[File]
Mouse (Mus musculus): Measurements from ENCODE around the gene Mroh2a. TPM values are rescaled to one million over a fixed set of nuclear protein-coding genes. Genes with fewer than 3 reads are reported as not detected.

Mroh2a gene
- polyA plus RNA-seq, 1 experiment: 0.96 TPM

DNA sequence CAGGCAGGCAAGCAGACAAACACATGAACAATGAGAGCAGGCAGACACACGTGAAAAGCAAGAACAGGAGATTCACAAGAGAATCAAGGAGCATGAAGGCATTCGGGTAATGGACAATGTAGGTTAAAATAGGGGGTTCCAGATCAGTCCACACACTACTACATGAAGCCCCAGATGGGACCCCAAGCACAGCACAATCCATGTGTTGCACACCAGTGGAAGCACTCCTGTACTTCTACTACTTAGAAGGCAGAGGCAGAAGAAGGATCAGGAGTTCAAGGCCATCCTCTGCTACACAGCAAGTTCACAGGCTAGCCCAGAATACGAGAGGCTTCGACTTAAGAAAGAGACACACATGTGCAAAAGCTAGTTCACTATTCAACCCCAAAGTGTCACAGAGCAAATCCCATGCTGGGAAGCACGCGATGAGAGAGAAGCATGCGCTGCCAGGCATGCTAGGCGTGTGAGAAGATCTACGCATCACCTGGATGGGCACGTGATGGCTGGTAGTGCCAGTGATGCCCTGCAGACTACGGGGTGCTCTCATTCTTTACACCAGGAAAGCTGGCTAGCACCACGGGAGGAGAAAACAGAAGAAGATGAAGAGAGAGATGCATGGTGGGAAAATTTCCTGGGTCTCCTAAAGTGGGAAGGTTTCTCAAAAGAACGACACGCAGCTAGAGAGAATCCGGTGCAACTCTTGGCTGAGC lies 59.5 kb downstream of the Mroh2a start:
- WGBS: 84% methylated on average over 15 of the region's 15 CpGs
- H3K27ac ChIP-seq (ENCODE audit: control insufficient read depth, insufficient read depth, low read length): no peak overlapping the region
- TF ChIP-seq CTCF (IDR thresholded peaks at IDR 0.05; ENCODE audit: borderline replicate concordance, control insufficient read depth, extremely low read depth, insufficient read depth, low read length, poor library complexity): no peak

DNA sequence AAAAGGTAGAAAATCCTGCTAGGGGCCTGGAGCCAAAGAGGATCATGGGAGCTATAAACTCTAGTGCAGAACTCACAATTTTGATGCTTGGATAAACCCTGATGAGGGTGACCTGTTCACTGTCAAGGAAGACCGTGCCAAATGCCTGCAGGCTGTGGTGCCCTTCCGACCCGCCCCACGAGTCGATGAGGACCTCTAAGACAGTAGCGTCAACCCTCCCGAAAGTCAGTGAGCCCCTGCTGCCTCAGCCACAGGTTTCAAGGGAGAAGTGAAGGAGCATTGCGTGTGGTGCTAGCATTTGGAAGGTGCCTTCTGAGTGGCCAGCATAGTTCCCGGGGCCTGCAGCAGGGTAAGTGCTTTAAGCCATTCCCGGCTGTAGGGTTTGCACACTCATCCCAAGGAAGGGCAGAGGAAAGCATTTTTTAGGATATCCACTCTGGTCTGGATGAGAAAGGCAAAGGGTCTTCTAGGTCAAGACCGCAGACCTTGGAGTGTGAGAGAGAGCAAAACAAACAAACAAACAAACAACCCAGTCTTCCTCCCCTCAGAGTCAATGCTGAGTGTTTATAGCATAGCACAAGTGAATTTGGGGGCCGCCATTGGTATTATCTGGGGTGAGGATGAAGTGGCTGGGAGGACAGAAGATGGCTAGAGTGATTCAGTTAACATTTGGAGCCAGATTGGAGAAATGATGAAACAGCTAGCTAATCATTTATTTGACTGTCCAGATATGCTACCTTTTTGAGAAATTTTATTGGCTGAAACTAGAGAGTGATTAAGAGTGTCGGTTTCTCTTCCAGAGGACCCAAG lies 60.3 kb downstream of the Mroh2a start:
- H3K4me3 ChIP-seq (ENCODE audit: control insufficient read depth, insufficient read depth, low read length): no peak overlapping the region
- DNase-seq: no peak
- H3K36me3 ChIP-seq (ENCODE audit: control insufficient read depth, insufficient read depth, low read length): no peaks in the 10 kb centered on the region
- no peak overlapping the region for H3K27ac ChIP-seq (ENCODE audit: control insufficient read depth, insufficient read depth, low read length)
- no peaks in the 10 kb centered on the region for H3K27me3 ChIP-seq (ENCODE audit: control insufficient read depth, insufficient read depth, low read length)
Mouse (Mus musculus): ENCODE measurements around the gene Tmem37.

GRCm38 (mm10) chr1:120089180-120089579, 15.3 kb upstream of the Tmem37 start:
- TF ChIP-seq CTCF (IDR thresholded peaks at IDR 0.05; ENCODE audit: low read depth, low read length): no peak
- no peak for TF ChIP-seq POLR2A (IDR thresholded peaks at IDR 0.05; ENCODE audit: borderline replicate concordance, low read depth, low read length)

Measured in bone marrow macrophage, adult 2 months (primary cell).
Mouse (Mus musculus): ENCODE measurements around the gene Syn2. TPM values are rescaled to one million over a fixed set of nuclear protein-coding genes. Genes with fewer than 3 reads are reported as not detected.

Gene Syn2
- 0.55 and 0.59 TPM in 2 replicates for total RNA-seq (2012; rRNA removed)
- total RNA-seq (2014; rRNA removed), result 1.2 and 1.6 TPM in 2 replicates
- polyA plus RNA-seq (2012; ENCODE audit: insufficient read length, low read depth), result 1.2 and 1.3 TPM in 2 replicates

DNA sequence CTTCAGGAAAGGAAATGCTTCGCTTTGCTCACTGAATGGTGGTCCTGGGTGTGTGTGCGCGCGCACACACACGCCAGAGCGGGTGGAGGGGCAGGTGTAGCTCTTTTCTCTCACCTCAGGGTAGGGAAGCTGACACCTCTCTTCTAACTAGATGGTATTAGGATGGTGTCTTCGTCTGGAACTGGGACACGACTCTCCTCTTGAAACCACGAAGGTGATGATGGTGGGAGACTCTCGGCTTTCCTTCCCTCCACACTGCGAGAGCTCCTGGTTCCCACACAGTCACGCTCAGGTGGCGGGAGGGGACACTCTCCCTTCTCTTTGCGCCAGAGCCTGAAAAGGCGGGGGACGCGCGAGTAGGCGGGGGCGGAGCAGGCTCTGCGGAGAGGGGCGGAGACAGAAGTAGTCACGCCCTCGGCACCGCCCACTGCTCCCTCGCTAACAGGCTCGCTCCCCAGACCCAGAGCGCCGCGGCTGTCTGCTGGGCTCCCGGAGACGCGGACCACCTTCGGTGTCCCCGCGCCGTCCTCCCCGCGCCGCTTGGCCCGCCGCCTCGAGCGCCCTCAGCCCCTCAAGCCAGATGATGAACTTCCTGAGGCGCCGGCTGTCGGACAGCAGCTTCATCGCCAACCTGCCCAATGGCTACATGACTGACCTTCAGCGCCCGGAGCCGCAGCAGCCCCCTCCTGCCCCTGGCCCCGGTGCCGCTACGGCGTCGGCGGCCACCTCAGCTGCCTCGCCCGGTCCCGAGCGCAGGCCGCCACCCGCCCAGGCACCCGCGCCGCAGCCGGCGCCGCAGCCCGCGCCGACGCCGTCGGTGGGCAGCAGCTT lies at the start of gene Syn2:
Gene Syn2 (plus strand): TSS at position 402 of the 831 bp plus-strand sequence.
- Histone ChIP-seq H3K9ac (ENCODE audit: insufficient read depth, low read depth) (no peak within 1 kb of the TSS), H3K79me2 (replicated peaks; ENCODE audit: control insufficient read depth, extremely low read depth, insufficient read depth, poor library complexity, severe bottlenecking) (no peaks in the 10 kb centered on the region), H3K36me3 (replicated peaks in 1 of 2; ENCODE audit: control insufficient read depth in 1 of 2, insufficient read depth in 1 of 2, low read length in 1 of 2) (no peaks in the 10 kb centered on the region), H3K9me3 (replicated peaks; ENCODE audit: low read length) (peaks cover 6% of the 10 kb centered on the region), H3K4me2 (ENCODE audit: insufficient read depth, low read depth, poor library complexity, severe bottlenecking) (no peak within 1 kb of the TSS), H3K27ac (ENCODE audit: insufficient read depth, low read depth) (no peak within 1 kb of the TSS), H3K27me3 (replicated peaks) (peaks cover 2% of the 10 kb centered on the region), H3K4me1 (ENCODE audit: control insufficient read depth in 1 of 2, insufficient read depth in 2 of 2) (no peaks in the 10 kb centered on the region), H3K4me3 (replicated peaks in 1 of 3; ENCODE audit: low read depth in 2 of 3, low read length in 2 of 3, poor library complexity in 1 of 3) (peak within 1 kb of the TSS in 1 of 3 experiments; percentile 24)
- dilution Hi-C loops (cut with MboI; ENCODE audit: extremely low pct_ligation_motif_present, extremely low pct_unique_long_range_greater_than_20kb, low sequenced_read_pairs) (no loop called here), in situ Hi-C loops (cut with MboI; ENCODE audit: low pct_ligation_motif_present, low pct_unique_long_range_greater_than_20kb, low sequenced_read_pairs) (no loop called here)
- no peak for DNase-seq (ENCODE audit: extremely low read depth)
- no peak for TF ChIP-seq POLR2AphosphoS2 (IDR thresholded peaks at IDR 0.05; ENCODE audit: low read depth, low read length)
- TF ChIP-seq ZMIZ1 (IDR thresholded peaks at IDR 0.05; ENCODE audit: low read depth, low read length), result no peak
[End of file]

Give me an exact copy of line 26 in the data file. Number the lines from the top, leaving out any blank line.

- Histone ChIP-seq H3K9ac (ENCODE audit: insufficient read depth, low read depth) (no peak within 1 kb of the TSS), H3K79me2 (replicated peaks; ENCODE audit: control insufficient read depth, extremely low read depth, insufficient read depth, poor library complexity, severe bottlenecking) (no peaks in the 10 kb centered on the region), H3K36me3 (replicated peaks in 1 of 2; ENCODE audit: control insufficient read depth in 1 of 2, insufficient read depth in 1 of 2, low read length in 1 of 2) (no peaks in the 10 kb centered on the region), H3K9me3 (replicated peaks; ENCODE audit: low read length) (peaks cover 6% of the 10 kb centered on the region), H3K4me2 (ENCODE audit: insufficient read depth, low read depth, poor library complexity, severe bottlenecking) (no peak within 1 kb of the TSS), H3K27ac (ENCODE audit: insufficient read depth, low read depth) (no peak within 1 kb of the TSS), H3K27me3 (replicated peaks) (peaks cover 2% of the 10 kb centered on the region), H3K4me1 (ENCODE audit: control insufficient read depth in 1 of 2, insufficient read depth in 2 of 2) (no peaks in the 10 kb centered on the region), H3K4me3 (replicated peaks in 1 of 3; ENCODE audit: low read depth in 2 of 3, low read length in 2 of 3, poor library complexity in 1 of 3) (peak within 1 kb of the TSS in 1 of 3 experiments; percentile 24)